Ride Experience
Vampire is a classic. I say that because I want to bear it firmly in mind when reviewing the ride. I gave Nemesis Inferno a 7/10 in this category, and for me at least, the two rides aren’t even close. I should say that this is understandable; Vampire is in a family-oriented park, so of course it doesn’t have any inversions and lacks the intensity of Inferno. Even though they’re both suspended ‘coasters less than 20 miles apart, they couldn’t be more different and shouldn’t be compared directly.

There are plenty of positives to talk about- the drop through a dark tunnel is the highlight of Vampire‘s layout, and flying over guests walking past The Gruffalo River Ride Adventure is a delight. Having a second lift hill was a fantastic decision which keeps the ride feeling fresher and longer and leaves guests feeling like their queueing time was well spent- as much as possible, that is, because this is still a very short ‘coaster. The best quality on show is the use of foliage- the trees here feel closer and tighter than on any other ride in England. Still, I wish Vampire could be smoother- after all, it’s not that much older than Nemesis at Alton Towers (although built in different circumstances by different people). 5/10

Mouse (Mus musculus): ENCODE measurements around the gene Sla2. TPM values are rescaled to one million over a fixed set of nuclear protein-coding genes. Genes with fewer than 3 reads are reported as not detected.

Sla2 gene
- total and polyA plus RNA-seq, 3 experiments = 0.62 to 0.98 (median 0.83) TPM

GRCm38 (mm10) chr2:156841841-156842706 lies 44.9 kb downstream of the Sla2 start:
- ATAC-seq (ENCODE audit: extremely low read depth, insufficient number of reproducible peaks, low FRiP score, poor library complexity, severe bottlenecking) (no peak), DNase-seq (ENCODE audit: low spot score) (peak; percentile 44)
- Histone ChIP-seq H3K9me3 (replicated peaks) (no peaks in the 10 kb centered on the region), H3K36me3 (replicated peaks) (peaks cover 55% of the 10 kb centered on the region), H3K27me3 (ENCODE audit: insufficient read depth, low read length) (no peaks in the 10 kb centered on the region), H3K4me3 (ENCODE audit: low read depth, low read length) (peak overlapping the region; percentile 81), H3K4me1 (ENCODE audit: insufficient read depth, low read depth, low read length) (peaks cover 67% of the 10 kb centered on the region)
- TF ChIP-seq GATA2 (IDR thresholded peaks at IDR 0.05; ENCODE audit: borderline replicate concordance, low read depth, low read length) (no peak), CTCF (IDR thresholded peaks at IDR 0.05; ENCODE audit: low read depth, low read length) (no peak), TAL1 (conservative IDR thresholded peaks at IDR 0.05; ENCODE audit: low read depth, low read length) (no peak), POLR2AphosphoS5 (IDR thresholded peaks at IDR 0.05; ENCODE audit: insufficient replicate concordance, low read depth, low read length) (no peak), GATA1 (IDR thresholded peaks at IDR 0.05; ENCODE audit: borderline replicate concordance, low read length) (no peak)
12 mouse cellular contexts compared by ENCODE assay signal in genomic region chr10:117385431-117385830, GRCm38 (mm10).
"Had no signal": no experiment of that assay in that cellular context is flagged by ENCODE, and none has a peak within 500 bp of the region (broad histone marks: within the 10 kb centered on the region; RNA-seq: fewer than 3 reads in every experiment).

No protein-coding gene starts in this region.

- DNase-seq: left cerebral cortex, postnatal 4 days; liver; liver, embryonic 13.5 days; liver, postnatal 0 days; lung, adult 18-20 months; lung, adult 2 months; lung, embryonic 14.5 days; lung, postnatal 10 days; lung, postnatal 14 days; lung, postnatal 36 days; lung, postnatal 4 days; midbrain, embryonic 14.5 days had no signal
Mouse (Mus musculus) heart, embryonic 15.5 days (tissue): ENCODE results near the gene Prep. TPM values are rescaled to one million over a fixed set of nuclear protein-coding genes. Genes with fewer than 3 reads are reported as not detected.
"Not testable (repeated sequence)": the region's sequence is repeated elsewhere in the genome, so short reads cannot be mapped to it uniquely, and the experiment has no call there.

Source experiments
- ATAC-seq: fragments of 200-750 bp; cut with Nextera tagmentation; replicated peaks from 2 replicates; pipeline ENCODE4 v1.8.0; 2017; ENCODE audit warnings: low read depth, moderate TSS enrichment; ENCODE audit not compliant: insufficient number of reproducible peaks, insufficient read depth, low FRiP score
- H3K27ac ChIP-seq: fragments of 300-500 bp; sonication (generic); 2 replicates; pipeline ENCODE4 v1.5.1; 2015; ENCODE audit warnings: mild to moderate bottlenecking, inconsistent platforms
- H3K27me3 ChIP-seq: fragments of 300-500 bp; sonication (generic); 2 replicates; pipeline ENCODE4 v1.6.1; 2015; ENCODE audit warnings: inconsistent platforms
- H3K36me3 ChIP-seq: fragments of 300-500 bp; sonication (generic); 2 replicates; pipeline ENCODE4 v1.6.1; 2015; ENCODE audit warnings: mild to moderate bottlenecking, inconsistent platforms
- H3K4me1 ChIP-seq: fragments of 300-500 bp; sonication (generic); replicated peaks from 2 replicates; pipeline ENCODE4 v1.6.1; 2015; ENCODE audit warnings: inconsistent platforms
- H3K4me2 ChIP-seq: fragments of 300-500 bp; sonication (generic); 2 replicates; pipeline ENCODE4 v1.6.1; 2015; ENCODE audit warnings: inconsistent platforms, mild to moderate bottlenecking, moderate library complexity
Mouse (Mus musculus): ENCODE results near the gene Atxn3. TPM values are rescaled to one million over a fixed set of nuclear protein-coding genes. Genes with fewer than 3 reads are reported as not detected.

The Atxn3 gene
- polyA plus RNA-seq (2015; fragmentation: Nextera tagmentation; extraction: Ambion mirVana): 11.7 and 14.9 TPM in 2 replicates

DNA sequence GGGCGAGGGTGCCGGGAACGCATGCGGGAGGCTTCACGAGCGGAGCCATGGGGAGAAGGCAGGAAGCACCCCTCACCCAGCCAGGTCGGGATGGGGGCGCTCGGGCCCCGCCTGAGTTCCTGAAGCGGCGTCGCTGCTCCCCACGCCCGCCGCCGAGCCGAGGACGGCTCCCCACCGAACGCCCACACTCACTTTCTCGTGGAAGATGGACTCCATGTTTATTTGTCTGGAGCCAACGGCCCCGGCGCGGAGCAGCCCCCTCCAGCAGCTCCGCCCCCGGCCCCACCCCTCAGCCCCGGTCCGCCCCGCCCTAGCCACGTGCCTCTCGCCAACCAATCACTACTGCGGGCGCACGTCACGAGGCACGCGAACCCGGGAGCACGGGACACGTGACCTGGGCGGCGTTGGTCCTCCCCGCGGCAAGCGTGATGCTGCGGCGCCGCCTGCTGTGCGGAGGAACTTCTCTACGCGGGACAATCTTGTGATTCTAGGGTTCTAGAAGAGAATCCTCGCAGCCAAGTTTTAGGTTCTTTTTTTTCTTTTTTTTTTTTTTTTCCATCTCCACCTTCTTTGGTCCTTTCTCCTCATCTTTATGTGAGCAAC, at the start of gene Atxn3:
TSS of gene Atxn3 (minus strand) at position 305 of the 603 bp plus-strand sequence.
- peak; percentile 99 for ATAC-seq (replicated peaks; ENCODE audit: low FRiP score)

Theming
Despite, as mentioned earlier, Vampire‘s theming not being what it used to be, it’s still worthy of praise. Upon entering the station, you’re greeted by the sight of the man himself hunched over an organ. This scene is dripping in theatrical splendour- I just wish there was a bit more of it. The other theming currently consists of a handful of gravestones but that’s pretty much it.

The concept of the ride is still excellent. You can imagine what it was like in its prime, taking users on a wild flight through dark forests and over medieval towns. The problem is that Vampire has let some of that magic go over the years. 6/10

Operations
Here we arrive at the biggest problem with Vampire– the wait times. Even on a mildly busy day, this ride is likely to hit an 80 minute queue shortly after opening and stay at that time for most of the day. This ride simply isn’t worth that length of time for guests who’ve already been on it. The issue with wait times is largely down to the reduction from three to two trains early in the century, which has doomed Vampire to excessive lines and business even on quieter days. As I write this it’s the end of December, and even though most of the park is closed, guests will still need to wait almost an hour for a go on this thing.